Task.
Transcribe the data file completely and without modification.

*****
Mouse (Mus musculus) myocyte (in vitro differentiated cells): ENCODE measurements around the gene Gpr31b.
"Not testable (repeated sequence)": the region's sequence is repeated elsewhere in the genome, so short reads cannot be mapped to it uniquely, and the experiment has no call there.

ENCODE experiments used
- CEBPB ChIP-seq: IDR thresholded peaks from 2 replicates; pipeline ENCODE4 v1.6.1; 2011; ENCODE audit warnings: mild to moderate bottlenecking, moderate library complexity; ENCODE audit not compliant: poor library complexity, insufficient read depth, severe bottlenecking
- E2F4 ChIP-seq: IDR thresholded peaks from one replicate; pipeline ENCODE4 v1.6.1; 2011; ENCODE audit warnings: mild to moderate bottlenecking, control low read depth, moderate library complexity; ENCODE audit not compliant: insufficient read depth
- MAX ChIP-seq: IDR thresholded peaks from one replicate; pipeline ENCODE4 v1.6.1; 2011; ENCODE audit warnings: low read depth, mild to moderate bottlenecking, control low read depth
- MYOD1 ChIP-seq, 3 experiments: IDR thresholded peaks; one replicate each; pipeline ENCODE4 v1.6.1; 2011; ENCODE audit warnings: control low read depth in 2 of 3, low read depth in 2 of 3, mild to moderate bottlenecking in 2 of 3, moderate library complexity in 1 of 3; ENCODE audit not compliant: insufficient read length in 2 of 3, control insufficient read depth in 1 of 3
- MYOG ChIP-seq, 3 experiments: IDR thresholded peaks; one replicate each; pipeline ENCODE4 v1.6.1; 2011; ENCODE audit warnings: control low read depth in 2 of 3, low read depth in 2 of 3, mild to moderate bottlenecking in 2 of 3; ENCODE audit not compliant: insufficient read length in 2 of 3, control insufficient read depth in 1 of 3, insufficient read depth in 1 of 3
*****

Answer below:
Mouse (Mus musculus) myocyte (in vitro differentiated cells): ENCODE measurements around the gene Gpr31b.
"Not testable (repeated sequence)": the region's sequence is repeated elsewhere in the genome, so short reads cannot be mapped to it uniquely, and the experiment has no call there.

ENCODE experiments used
- CEBPB ChIP-seq: IDR thresholded peaks from 2 replicates; pipeline ENCODE4 v1.6.1; 2011; ENCODE audit warnings: mild to moderate bottlenecking, moderate library complexity; ENCODE audit not compliant: poor library complexity, insufficient read depth, severe bottlenecking
- E2F4 ChIP-seq: IDR thresholded peaks from one replicate; pipeline ENCODE4 v1.6.1; 2011; ENCODE audit warnings: mild to moderate bottlenecking, control low read depth, moderate library complexity; ENCODE audit not compliant: insufficient read depth
- MAX ChIP-seq: IDR thresholded peaks from one replicate; pipeline ENCODE4 v1.6.1; 2011; ENCODE audit warnings: low read depth, mild to moderate bottlenecking, control low read depth
- MYOD1 ChIP-seq, 3 experiments: IDR thresholded peaks; one replicate each; pipeline ENCODE4 v1.6.1; 2011; ENCODE audit warnings: control low read depth in 2 of 3, low read depth in 2 of 3, mild to moderate bottlenecking in 2 of 3, moderate library complexity in 1 of 3; ENCODE audit not compliant: insufficient read length in 2 of 3, control insufficient read depth in 1 of 3
- MYOG ChIP-seq, 3 experiments: IDR thresholded peaks; one replicate each; pipeline ENCODE4 v1.6.1; 2011; ENCODE audit warnings: control low read depth in 2 of 3, low read depth in 2 of 3, mild to moderate bottlenecking in 2 of 3; ENCODE audit not compliant: insufficient read length in 2 of 3, control insufficient read depth in 1 of 3, insufficient read depth in 1 of 3